Interview: Tracour, combating tech rumors 1 fail at a time

The Internet is filled with content and the accuracy of the content has always been subjective to the author that creates it. Specifically, in the technology sector, we see tons of rumors and content that is not always factually correct. This issue has been around as long as the blogs have been driving traffic for advertisement revenue as we all know, a well sourced rumor is golden for traffic but when content is poorly crafted, who holds the creator accountable? 

Recently, a website launched that is devoted to putting technology news rumors "on notice". The site is called Tracour and it was founded Neowin's own Senior News Editor, Brad Sams and developed by Braeden Petruk. Since Neowin posts more than its fair share of news stories based on rumors from other sites, it would seem like this kind of database would come in handy. Sams recently gave us some more information about Tracour.

First, what can you tell us about Tracour?

Tracour.com is a content accuracy engine. We track rumors from all of the major tech websites and then rank them on their accuracy. In short, we can tell you how accurate Engadget is, or the likelihood of a rumor from The Wall Street Journal is to be correct. With our database of over 800 data points (and growing rapidly) we can identify key sources of information and reduce the noise around rumors.

How did the idea to come up with a web database for evaluating tech rumors come from?

We have all seen them, the rumors out of left field (Apple making a TV anyone?) that seem to generate a lot of noise but never come true. What we are doing with Tracour, is holding websites accountable for the information that they publish, if you start a rumor, we will track that content for accuracy. After the rumor expires, we will rank the end result and apply a statistical average to the domain so that consumers can see how reliable any given domain or author is when they write a report. The idea is simple, hold those accountable for the information that they propagate.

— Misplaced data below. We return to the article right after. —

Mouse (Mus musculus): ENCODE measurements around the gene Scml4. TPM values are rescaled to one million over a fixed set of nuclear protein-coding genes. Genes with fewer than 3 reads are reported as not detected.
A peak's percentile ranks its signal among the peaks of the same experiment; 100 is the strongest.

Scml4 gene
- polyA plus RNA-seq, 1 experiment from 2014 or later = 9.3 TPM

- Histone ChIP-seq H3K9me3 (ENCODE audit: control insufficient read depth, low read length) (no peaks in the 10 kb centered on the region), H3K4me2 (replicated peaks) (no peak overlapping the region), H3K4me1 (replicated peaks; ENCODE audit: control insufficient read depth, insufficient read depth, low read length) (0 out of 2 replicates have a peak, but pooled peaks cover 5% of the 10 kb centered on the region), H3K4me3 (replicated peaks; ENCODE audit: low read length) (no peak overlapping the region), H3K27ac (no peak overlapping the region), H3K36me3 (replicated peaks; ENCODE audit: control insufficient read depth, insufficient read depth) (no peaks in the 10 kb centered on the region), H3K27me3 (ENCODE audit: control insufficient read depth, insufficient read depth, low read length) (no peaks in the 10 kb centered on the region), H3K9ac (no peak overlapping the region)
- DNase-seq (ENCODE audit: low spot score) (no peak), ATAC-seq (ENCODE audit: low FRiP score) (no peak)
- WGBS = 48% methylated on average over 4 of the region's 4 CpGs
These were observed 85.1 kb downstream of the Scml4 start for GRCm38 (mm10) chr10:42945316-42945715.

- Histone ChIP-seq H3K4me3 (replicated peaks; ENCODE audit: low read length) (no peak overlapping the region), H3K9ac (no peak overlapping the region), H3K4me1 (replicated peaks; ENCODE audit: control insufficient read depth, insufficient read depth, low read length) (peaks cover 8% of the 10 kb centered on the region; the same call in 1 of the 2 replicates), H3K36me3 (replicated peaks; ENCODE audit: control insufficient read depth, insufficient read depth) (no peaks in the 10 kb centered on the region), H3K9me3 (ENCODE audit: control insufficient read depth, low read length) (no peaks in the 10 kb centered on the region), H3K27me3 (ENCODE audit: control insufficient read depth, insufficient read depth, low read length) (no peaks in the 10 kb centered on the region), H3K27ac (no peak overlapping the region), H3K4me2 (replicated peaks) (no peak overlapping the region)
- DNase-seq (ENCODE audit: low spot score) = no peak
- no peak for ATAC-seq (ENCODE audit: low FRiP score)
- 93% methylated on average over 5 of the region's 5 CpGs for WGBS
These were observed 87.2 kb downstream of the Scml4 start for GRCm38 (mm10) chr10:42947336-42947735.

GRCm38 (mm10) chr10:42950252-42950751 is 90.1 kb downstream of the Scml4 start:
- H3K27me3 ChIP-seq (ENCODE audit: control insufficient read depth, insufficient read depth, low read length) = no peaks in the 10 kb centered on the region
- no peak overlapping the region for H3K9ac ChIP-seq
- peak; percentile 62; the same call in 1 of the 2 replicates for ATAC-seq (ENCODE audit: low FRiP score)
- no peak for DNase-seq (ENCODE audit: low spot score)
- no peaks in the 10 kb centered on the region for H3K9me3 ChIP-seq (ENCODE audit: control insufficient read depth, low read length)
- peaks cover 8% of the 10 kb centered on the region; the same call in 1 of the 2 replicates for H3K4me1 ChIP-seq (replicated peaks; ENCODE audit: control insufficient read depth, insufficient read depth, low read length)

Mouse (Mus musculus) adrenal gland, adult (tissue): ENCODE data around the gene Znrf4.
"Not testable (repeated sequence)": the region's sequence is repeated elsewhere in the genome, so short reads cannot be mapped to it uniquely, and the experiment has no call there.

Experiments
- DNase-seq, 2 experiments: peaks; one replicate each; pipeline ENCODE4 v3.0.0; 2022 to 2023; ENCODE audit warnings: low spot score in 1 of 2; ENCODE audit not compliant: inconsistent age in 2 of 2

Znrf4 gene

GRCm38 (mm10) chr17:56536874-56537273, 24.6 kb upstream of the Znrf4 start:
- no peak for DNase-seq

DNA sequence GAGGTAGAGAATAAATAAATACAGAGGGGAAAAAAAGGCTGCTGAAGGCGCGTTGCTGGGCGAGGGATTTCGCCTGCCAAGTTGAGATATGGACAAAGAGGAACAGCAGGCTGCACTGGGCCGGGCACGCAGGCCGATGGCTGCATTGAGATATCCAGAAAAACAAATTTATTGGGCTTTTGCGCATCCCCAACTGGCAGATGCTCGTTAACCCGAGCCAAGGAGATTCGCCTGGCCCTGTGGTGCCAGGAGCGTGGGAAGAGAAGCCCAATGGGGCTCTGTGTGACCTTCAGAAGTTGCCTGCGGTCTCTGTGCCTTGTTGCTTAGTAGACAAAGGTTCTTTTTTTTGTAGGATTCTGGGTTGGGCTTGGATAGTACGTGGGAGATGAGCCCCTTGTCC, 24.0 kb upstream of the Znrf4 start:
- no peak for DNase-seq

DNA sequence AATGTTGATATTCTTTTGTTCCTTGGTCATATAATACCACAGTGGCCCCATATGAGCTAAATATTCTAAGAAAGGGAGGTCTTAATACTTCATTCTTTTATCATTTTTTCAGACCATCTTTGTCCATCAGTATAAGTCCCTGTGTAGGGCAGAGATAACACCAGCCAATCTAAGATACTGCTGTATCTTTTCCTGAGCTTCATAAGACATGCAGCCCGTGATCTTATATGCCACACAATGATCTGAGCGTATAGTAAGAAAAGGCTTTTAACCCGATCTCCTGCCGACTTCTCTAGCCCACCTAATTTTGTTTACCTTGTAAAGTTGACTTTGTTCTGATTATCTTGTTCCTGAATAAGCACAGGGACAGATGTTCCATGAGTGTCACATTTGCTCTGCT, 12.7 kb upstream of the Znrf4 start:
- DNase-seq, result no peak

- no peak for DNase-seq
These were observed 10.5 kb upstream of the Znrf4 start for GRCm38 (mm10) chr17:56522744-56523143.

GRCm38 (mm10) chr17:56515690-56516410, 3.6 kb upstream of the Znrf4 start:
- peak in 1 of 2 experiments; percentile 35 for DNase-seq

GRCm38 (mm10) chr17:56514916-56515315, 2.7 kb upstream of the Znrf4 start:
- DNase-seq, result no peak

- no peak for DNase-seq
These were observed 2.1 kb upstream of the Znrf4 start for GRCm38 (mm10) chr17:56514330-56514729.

How does the database work in terms of putting in information about tech news rumors and gauging how accurate they are?

Right now we are crowd sourcing content. When a new rumor hits the wire, it is submitted by a user on our website (tracour.com) or on Twitter. If you are a user of Twitter and see a rumor we should track, simply tweet “Track @tracour Paste Link Here” and it will be added to our moderator queue for review. Once a moderator has approved the rumor, it will be give a trigger date. On the date, a moderator will be alerted to rank the rumor to see if it was fulfilled. The moderator can score the rumor on a scale of 0-100 (0 being incorrect and 100 being perfect) which will then be applied to the domain and authors scores that are public facing. We do have plans to automate the flow of the site and have the algorithm to do so, but seeing as we have very limited resources at the moment, we are using crowd sourcing to keep costs contained until we can expand our operations.

Does a low score for a writer on the Tracour site basically mean this writer's stories are not as reliable as others?

Correct, if an author or domain has a low score, it means that they are missing the mark for accuracy of their rumors. It also means that writers with a high score should be trusted as their track record has proven their accuracy.